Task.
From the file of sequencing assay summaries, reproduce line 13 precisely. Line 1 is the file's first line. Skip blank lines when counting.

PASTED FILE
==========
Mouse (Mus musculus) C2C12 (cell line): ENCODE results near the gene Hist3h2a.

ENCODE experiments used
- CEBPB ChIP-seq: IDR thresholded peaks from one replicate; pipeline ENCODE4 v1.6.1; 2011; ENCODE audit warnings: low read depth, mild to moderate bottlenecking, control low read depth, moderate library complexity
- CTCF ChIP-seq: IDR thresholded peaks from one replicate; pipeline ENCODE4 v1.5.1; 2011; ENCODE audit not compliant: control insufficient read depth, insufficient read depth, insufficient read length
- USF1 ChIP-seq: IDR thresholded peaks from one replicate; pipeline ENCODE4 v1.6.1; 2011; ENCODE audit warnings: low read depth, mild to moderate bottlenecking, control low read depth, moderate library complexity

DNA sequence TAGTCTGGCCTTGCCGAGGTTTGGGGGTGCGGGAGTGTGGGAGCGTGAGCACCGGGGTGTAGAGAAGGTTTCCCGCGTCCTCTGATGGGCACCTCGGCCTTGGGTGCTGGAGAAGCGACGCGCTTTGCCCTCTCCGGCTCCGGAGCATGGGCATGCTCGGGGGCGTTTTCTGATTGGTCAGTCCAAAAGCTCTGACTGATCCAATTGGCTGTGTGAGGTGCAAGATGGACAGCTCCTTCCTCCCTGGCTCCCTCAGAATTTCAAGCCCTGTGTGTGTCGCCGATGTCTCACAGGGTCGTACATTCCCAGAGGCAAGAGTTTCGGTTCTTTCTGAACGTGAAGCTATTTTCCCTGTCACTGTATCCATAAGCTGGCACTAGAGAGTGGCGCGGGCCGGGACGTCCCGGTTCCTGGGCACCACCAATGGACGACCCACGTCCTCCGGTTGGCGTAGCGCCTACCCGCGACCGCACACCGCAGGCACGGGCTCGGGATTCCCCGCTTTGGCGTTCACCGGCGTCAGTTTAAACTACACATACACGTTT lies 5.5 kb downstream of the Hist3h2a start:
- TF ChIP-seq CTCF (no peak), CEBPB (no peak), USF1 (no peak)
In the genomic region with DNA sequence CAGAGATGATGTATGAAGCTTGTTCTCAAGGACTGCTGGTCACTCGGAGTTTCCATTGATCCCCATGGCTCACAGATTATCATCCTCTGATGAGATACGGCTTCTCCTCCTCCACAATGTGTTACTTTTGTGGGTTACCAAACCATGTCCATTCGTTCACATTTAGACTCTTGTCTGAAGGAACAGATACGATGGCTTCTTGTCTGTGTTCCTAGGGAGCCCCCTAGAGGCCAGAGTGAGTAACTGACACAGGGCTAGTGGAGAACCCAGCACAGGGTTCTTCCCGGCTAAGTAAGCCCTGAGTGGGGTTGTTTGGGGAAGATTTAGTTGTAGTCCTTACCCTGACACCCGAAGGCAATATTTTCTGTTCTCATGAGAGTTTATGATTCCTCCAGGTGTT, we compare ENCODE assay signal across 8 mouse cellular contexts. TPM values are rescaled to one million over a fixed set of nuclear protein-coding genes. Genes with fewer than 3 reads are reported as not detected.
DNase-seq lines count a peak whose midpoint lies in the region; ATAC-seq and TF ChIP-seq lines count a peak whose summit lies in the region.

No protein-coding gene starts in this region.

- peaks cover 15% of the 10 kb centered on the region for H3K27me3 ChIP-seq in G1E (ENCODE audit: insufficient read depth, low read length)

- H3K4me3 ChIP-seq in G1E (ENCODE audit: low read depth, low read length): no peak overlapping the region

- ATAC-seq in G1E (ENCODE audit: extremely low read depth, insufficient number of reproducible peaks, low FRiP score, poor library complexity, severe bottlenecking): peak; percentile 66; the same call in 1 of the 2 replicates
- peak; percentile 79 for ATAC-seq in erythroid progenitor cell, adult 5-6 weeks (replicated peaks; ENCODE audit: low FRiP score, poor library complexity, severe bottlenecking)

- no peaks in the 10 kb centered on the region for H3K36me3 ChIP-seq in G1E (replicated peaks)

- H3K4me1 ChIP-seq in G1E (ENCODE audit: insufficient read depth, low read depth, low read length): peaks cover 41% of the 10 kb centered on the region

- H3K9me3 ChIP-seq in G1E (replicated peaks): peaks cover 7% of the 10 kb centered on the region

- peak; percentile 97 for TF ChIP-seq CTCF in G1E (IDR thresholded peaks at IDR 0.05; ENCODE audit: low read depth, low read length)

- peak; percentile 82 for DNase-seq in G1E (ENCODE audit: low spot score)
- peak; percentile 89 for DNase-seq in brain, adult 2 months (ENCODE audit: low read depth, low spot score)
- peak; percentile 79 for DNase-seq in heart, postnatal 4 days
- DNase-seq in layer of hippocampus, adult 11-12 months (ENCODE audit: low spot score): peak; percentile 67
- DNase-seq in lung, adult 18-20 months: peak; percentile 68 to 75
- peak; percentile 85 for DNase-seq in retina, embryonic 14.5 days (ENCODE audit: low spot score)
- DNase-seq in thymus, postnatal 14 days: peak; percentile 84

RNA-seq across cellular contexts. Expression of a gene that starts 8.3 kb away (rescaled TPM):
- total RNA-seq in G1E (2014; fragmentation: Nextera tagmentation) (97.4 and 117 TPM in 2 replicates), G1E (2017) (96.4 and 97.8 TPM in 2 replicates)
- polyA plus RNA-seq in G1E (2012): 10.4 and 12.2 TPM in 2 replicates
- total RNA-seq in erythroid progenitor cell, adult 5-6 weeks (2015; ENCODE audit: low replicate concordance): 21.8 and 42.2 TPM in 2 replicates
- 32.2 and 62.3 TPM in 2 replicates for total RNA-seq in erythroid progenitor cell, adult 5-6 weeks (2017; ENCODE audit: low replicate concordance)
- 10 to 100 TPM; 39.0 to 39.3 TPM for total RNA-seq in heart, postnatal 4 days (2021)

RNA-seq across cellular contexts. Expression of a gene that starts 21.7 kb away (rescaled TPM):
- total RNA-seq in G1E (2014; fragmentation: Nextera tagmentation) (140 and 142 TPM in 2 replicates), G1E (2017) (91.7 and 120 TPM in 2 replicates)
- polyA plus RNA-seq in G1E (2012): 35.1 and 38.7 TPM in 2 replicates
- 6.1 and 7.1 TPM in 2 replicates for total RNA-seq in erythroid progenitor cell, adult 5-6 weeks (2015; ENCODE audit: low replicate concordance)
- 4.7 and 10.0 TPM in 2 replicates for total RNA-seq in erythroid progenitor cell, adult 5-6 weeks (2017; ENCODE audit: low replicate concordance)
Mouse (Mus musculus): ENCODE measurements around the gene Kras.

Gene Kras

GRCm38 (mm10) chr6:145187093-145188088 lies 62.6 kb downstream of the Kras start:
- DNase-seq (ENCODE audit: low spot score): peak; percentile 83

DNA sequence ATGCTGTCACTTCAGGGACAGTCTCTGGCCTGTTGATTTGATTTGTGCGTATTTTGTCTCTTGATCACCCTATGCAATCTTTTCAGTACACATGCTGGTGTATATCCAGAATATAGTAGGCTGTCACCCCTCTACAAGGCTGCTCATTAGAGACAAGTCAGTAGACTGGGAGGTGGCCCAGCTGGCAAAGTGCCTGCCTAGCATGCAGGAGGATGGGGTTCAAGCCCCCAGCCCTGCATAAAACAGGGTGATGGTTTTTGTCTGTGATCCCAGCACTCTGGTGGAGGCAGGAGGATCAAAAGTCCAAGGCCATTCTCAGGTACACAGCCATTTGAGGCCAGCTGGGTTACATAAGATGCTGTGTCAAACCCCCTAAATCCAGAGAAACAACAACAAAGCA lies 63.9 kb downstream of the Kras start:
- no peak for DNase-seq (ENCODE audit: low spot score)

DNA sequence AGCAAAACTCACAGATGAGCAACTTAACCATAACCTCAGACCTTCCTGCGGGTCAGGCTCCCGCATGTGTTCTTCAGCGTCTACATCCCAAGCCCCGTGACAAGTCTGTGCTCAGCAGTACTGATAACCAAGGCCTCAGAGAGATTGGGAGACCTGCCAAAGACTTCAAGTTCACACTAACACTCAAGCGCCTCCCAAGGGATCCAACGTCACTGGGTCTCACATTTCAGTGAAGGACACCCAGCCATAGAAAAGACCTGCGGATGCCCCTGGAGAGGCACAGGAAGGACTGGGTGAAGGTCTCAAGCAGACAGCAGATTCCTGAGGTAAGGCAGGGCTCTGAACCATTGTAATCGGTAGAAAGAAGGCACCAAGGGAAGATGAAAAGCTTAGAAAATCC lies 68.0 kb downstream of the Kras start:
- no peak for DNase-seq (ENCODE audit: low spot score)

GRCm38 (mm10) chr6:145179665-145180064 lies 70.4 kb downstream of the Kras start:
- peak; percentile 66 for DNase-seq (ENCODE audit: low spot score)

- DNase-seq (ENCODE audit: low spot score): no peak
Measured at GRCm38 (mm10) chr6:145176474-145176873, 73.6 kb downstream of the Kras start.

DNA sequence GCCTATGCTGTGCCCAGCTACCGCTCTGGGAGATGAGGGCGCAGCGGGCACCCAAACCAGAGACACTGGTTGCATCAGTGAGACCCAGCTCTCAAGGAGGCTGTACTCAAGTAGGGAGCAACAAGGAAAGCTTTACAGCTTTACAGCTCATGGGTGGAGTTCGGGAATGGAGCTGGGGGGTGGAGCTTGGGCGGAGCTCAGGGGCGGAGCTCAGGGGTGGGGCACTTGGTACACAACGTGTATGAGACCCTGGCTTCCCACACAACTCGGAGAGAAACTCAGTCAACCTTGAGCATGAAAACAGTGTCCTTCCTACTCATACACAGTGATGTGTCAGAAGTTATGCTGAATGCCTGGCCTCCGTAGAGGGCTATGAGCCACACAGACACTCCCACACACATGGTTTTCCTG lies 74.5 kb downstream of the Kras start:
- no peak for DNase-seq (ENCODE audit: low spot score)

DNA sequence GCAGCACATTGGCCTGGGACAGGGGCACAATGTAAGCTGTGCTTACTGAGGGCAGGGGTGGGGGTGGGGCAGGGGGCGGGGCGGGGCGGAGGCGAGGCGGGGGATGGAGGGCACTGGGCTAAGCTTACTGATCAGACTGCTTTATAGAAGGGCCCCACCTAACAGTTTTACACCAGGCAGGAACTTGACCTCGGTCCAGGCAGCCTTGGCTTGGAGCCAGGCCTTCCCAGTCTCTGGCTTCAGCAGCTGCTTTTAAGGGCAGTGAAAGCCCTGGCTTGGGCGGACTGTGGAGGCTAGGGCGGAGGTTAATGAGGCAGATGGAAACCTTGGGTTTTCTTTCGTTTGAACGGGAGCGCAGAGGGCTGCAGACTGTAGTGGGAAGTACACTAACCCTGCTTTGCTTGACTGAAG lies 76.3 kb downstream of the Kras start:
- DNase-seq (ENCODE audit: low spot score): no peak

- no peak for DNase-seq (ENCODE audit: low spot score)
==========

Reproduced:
- ATAC-seq in G1E (ENCODE audit: extremely low read depth, insufficient number of reproducible peaks, low FRiP score, poor library complexity, severe bottlenecking): peak; percentile 66; the same call in 1 of the 2 replicates